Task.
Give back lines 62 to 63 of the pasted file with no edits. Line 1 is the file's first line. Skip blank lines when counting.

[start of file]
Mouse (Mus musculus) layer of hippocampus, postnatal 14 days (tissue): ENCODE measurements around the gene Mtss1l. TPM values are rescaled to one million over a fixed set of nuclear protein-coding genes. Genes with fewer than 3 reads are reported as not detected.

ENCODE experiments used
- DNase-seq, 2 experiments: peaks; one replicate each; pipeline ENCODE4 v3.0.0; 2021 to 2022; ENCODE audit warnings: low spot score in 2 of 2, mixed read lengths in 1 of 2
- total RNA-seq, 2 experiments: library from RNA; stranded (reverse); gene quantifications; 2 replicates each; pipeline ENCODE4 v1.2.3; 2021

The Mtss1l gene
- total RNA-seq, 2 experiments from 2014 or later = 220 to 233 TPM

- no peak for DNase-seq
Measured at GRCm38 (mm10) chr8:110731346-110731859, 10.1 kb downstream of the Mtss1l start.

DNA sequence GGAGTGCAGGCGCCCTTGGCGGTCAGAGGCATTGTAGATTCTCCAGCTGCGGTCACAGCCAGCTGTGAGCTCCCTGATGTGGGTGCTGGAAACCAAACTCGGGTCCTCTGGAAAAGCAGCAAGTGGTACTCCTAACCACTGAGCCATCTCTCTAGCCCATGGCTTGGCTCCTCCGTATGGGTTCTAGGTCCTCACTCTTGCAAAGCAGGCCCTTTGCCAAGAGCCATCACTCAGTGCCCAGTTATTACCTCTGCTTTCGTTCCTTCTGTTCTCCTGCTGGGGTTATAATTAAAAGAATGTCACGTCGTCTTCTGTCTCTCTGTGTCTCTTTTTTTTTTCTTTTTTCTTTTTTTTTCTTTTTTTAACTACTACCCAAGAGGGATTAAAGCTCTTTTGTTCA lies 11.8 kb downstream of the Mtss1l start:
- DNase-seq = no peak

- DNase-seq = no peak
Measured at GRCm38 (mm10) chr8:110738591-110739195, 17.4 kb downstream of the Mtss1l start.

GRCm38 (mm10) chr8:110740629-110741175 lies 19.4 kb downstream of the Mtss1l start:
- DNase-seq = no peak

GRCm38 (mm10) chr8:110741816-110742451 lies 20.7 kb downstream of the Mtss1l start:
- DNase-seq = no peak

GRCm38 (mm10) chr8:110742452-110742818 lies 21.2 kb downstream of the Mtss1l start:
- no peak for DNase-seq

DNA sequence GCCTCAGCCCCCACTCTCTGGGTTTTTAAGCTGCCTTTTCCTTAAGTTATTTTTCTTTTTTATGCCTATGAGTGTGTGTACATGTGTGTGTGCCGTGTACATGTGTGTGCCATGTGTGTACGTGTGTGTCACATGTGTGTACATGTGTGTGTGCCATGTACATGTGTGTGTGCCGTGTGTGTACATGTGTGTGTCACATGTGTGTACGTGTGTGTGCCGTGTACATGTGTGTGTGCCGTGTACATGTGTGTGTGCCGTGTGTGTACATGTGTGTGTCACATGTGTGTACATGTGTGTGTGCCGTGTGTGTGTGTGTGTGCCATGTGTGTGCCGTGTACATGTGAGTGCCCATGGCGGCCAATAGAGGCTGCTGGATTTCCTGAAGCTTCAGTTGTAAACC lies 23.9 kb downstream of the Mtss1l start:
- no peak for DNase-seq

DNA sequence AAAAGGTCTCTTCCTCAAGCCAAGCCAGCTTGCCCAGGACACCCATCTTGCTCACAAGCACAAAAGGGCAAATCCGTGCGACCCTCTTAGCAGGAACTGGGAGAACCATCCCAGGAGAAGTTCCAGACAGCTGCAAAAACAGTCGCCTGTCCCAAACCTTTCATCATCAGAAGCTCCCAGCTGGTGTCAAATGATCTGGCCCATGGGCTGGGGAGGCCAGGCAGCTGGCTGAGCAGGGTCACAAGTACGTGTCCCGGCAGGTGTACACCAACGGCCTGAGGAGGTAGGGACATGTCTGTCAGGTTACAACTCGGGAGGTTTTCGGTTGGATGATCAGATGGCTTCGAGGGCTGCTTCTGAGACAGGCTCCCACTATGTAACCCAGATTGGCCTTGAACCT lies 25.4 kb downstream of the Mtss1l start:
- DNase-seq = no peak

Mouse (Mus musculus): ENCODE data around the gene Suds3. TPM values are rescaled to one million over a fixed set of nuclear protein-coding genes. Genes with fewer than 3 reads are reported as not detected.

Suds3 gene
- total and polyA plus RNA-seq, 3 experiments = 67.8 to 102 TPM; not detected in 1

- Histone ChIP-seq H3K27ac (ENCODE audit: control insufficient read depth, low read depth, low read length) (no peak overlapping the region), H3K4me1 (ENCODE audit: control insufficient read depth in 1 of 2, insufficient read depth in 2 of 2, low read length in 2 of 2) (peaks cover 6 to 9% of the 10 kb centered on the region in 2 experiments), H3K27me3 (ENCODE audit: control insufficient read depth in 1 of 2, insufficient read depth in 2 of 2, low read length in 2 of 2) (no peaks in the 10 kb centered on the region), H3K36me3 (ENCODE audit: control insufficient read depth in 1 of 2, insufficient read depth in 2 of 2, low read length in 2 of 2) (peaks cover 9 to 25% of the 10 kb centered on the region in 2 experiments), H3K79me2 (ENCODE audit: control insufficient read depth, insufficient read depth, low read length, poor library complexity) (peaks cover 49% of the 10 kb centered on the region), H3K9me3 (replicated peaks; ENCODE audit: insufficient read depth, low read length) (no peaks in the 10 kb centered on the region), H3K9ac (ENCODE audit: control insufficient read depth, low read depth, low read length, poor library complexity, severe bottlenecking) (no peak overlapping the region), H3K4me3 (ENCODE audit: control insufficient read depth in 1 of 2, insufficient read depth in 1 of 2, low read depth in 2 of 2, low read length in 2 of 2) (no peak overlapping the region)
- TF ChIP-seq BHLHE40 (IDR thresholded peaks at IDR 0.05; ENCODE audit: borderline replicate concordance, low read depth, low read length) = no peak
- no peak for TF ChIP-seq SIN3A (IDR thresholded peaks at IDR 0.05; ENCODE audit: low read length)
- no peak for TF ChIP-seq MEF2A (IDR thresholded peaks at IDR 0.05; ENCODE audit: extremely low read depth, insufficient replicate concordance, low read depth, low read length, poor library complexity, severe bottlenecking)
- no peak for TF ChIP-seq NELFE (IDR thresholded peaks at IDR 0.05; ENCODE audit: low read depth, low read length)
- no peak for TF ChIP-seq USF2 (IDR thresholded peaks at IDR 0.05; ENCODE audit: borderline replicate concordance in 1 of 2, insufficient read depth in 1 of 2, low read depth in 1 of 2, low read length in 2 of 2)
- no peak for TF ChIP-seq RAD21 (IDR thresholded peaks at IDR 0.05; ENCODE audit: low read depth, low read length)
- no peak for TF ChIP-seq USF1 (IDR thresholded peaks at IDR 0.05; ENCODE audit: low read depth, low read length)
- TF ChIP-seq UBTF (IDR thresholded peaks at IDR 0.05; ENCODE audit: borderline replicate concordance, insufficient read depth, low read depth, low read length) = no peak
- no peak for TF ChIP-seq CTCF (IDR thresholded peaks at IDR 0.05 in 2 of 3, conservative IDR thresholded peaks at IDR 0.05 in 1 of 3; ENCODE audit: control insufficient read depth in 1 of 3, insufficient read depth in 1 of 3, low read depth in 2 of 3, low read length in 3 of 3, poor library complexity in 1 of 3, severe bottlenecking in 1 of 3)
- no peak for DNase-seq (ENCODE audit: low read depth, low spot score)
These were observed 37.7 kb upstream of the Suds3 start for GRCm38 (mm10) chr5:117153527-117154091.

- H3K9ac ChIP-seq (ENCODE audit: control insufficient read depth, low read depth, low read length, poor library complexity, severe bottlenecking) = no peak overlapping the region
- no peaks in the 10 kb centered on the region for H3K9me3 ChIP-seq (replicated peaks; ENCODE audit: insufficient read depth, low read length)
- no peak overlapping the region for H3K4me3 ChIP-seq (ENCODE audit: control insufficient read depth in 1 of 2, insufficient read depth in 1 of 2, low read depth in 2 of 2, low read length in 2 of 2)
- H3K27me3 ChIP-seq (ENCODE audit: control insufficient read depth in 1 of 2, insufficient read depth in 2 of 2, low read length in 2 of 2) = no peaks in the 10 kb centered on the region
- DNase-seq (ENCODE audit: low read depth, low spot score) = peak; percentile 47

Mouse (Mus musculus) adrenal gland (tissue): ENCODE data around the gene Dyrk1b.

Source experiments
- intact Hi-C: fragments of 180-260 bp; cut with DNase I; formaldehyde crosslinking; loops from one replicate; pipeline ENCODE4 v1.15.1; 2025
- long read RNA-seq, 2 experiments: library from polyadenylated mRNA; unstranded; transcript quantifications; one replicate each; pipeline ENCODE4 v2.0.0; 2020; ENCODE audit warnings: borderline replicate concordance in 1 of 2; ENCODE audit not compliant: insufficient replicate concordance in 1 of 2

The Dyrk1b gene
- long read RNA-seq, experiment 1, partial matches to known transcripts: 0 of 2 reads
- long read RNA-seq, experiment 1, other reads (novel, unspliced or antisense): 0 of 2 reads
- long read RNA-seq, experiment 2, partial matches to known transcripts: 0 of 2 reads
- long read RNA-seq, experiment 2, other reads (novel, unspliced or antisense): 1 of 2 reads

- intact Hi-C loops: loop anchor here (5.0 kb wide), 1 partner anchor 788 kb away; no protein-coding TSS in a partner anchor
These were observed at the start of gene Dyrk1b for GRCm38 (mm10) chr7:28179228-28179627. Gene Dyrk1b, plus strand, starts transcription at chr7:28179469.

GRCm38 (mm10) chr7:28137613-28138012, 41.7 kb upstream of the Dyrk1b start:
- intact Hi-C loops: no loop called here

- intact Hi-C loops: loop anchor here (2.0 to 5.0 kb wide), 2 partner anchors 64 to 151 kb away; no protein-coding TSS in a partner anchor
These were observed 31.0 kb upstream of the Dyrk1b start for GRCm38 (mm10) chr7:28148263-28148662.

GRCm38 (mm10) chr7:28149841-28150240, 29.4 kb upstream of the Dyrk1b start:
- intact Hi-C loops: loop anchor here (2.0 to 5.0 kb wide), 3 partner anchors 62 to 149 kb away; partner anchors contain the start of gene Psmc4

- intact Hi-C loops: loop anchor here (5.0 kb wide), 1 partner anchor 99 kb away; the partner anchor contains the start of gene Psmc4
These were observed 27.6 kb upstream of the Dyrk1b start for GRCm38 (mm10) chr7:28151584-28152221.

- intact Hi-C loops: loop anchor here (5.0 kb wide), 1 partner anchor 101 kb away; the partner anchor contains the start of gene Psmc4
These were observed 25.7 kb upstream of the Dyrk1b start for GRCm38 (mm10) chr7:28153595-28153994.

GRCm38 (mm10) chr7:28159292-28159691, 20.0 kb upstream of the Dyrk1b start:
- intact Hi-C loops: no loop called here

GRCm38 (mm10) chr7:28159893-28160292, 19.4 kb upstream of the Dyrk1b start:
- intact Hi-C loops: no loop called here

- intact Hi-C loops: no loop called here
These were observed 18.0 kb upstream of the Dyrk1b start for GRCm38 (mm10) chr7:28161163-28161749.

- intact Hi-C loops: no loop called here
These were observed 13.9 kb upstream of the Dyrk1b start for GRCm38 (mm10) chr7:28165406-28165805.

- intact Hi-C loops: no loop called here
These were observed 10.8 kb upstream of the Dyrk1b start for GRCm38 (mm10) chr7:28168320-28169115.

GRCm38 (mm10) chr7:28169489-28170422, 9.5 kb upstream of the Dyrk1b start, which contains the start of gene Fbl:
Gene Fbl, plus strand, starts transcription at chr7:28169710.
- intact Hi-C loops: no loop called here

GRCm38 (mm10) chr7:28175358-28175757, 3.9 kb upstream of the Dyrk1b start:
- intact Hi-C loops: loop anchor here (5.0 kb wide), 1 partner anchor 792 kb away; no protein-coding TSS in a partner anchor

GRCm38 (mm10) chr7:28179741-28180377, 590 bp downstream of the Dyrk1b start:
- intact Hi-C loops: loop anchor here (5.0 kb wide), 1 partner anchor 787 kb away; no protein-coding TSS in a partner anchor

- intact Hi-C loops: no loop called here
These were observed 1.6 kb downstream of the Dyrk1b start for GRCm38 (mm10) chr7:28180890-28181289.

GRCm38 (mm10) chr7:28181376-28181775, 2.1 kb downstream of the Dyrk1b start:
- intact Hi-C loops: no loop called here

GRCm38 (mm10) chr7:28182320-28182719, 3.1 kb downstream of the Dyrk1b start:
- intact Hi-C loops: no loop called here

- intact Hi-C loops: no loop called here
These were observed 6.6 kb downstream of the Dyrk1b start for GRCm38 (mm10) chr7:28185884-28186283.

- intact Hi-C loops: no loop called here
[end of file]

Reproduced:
- intact Hi-C loops: loop anchor here (5.0 kb wide), 1 partner anchor 101 kb away; the partner anchor contains the start of gene Psmc4
These were observed 25.7 kb upstream of the Dyrk1b start for GRCm38 (mm10) chr7:28153595-28153994.